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The South African E-Tail Experience

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Posted May 18, 2001 By Steven Liversedge     Feedback

If you're not trusted, you can't do business online. This was a key message delivered by three speakers at the Digital Interactive Media Association's conference on South African e-tailing Thursday morning.

If you're not trusted, you can't do business online. This was a key message delivered by three speakers at the Digital Interactive Media Association's (DIMA) conference on South African e-tailing Thursday morning. Speakers from online financial services agent Mylife@bluebean, eBucks -- "The worlds first real electronic currency" -- and online grocer Inthebag all discussed their e-tail experiences, similar in several respects.

They all agreed that an effectively-integrated offline component is vital. Joe Van Niekerk, business director at MyLife, said that the Internet is not a new marketplace, it's a new channel. Jolande Duvenage, part of the marketing team at eBucks, emphasized the importance of getting buy-ins from corporate parents. Meanwhile, Jessica Knight, chief executive officer of Inthebag, went so far as to relegate pure play Internet ventures to a "Losers' Graveyard."

While the physical infrastructure an offline component provides was noted (particularly by Inthebag), it was secondary. There's only two online senses, sight and sound, and many of us turn off the latter. You can't touch, you can't taste, you can't be reassured by a handshake. You must trust. And what do we trust? Human interaction and the brand.

A human voice at the other end of the phone, a well-presented courier, a bank manager's look of concentration, can only be found in the real world. And when a client does go online, they want reassurance, easily provided by a brand nurtured offline for years with a carefully utilized marketing budget.

Once customers are reassured and utilizing online services, price stands in the shadow of control, security and convenience. After all, it is the affluent in South Africa that use the Internet, a group willing to pay a little more to get what they want.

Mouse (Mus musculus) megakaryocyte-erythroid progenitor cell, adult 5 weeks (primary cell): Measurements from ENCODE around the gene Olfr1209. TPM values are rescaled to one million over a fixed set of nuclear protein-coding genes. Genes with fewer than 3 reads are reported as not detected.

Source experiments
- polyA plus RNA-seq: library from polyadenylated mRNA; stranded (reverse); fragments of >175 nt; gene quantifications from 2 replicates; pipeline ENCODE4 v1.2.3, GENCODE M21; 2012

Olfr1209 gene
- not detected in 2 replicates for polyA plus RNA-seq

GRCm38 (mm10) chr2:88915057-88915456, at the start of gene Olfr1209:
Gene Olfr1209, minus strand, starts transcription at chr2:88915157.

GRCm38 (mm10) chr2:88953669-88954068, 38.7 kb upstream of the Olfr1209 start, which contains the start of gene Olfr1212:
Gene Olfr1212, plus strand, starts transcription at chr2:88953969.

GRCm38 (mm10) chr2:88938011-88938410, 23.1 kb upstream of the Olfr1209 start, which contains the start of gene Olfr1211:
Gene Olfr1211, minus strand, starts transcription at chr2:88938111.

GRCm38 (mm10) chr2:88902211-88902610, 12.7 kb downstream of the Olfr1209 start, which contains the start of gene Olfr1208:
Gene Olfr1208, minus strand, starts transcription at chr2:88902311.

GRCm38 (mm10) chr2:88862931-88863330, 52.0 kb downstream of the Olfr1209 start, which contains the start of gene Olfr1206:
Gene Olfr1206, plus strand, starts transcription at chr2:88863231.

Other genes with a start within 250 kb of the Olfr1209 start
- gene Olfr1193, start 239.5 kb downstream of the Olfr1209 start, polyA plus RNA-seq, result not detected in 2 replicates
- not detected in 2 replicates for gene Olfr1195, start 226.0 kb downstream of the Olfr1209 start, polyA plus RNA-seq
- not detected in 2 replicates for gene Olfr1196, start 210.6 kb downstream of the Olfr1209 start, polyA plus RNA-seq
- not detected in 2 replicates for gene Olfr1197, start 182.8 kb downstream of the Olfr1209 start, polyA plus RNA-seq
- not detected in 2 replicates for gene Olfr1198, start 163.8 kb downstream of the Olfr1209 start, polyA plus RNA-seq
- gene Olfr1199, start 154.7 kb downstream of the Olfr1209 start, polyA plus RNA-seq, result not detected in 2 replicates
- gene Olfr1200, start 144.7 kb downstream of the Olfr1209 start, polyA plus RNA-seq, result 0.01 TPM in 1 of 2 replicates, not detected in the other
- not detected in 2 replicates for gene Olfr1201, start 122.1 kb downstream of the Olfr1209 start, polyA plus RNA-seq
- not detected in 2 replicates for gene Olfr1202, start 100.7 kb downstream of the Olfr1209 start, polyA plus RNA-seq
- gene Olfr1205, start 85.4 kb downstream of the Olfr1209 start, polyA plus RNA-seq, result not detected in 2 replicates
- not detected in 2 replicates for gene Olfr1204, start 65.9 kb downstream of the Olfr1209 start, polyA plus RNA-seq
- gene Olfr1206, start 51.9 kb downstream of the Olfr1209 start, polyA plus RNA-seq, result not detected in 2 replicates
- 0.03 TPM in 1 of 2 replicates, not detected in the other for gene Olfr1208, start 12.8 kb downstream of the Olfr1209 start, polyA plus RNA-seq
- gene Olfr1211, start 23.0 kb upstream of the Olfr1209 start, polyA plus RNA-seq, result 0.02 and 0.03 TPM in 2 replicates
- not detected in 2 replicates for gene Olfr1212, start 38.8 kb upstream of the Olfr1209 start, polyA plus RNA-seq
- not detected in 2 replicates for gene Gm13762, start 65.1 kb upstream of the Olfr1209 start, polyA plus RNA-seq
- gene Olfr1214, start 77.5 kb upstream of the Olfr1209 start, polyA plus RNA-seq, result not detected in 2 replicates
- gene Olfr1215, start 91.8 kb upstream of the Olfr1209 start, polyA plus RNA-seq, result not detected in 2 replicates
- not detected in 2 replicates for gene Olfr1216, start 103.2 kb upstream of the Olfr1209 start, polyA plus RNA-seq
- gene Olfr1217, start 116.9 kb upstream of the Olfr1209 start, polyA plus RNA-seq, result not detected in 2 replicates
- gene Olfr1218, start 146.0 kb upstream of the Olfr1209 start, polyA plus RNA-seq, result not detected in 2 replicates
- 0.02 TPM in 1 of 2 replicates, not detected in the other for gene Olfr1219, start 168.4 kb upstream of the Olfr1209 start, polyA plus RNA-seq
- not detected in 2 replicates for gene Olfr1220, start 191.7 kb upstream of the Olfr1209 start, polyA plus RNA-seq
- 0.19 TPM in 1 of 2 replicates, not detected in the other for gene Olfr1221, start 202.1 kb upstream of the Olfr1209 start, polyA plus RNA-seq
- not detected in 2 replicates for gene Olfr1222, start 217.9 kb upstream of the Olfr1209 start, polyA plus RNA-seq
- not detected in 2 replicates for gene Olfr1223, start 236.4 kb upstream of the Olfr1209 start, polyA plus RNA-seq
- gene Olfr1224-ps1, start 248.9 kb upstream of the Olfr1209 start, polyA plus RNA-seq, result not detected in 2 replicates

"The consumer will be drawn to firms that help them map out their financial future," Duvenage said; "Trust, not pricing, is important," said Niekerk; "The convenience is more important than the price," was Knight's verdict.

While all three speakers detailed numerous aspects of their individual businesses, what is of most broad relevance is the following points: firstly, an offline component is essential to an online venture, preferably one with a strong brand; secondly, given the affluence of SA surfers, price is secondary to more emotional qualities like control, convenience and trust.

Finally all three speakers were optimistic about the future, citing statistics that indicate the more comfortable someone is online, the more likely they are to buy. Additionally, their experience shows that once someone buys, they're likely to continue buying online. Given that there's only really been an online e-tail offering for the last year (according to Inthebag, anyway), we expect significant growth in B2C e-commerce in a years time.

The difficulty will lie in keeping the online consumer's business. When people do become comfortable shopping online, business will quickly become comfortable selling online, thus steadily increasing competition. Given the price transparency and the ease of movement the web creates, establishing and maintaining good customer relationships is even more critical online than off.

However, based on the anecdotal evidence, it seems that B2C is alive and well in South Africa. As this fact becomes common knowledge, the war for hearts and minds will begin in earnest online. And, like most things online, we can expect this war to be more efficient than the one waged offline.

Reprinted from InternetNews - International News Archives.

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